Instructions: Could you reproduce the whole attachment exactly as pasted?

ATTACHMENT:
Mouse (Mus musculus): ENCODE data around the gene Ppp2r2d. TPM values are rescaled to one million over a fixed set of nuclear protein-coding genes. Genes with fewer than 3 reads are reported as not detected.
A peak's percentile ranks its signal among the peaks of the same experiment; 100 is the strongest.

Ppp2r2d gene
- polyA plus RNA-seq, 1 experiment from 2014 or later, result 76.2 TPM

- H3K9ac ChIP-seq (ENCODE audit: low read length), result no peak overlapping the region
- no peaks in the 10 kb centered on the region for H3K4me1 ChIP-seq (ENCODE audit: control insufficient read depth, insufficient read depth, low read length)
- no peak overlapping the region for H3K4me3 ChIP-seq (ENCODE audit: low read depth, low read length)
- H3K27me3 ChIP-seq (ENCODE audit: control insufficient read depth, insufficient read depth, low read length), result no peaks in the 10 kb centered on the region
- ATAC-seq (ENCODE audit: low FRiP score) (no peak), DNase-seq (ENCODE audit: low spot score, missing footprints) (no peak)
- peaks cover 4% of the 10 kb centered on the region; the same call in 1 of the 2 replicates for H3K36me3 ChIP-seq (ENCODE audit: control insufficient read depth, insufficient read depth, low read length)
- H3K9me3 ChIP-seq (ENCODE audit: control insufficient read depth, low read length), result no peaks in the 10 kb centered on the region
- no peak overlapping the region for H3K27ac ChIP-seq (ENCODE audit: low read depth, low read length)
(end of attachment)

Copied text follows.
Mouse (Mus musculus): ENCODE data around the gene Ppp2r2d. TPM values are rescaled to one million over a fixed set of nuclear protein-coding genes. Genes with fewer than 3 reads are reported as not detected.
A peak's percentile ranks its signal among the peaks of the same experiment; 100 is the strongest.

Ppp2r2d gene
- polyA plus RNA-seq, 1 experiment from 2014 or later, result 76.2 TPM

- H3K9ac ChIP-seq (ENCODE audit: low read length), result no peak overlapping the region
- no peaks in the 10 kb centered on the region for H3K4me1 ChIP-seq (ENCODE audit: control insufficient read depth, insufficient read depth, low read length)
- no peak overlapping the region for H3K4me3 ChIP-seq (ENCODE audit: low read depth, low read length)
- H3K27me3 ChIP-seq (ENCODE audit: control insufficient read depth, insufficient read depth, low read length), result no peaks in the 10 kb centered on the region
- ATAC-seq (ENCODE audit: low FRiP score) (no peak), DNase-seq (ENCODE audit: low spot score, missing footprints) (no peak)
- peaks cover 4% of the 10 kb centered on the region; the same call in 1 of the 2 replicates for H3K36me3 ChIP-seq (ENCODE audit: control insufficient read depth, insufficient read depth, low read length)
- H3K9me3 ChIP-seq (ENCODE audit: control insufficient read depth, low read length), result no peaks in the 10 kb centered on the region
- no peak overlapping the region for H3K27ac ChIP-seq (ENCODE audit: low read depth, low read length)